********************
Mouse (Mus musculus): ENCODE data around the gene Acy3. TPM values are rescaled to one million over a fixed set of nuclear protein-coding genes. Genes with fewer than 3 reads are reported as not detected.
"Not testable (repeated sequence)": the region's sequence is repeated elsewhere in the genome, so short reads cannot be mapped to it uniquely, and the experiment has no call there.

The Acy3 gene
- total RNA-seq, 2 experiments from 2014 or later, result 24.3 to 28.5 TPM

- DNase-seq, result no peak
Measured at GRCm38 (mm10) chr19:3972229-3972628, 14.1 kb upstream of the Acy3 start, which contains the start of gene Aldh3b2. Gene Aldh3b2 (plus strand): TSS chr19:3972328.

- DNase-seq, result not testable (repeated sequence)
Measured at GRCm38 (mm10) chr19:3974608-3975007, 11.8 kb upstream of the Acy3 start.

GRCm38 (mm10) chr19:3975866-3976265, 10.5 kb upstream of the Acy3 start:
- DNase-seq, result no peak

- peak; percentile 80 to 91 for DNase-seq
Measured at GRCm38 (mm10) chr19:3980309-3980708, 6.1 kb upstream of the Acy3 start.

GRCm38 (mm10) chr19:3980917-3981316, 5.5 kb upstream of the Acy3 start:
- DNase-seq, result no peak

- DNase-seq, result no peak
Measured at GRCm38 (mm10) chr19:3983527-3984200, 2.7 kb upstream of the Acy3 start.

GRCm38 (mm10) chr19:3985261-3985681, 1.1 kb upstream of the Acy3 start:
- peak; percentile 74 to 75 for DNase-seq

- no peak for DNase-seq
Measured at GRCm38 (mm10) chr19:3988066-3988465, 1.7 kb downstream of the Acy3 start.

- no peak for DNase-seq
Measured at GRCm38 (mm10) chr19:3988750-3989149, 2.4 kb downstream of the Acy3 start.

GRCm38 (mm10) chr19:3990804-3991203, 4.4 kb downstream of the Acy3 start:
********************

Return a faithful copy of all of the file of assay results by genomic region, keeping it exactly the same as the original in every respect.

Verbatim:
Mouse (Mus musculus): ENCODE data around the gene Acy3. TPM values are rescaled to one million over a fixed set of nuclear protein-coding genes. Genes with fewer than 3 reads are reported as not detected.
"Not testable (repeated sequence)": the region's sequence is repeated elsewhere in the genome, so short reads cannot be mapped to it uniquely, and the experiment has no call there.

The Acy3 gene
- total RNA-seq, 2 experiments from 2014 or later, result 24.3 to 28.5 TPM

- DNase-seq, result no peak
Measured at GRCm38 (mm10) chr19:3972229-3972628, 14.1 kb upstream of the Acy3 start, which contains the start of gene Aldh3b2. Gene Aldh3b2 (plus strand): TSS chr19:3972328.

- DNase-seq, result not testable (repeated sequence)
Measured at GRCm38 (mm10) chr19:3974608-3975007, 11.8 kb upstream of the Acy3 start.

GRCm38 (mm10) chr19:3975866-3976265, 10.5 kb upstream of the Acy3 start:
- DNase-seq, result no peak

- peak; percentile 80 to 91 for DNase-seq
Measured at GRCm38 (mm10) chr19:3980309-3980708, 6.1 kb upstream of the Acy3 start.

GRCm38 (mm10) chr19:3980917-3981316, 5.5 kb upstream of the Acy3 start:
- DNase-seq, result no peak

- DNase-seq, result no peak
Measured at GRCm38 (mm10) chr19:3983527-3984200, 2.7 kb upstream of the Acy3 start.

GRCm38 (mm10) chr19:3985261-3985681, 1.1 kb upstream of the Acy3 start:
- peak; percentile 74 to 75 for DNase-seq

- no peak for DNase-seq
Measured at GRCm38 (mm10) chr19:3988066-3988465, 1.7 kb downstream of the Acy3 start.

- no peak for DNase-seq
Measured at GRCm38 (mm10) chr19:3988750-3989149, 2.4 kb downstream of the Acy3 start.

GRCm38 (mm10) chr19:3990804-3991203, 4.4 kb downstream of the Acy3 start: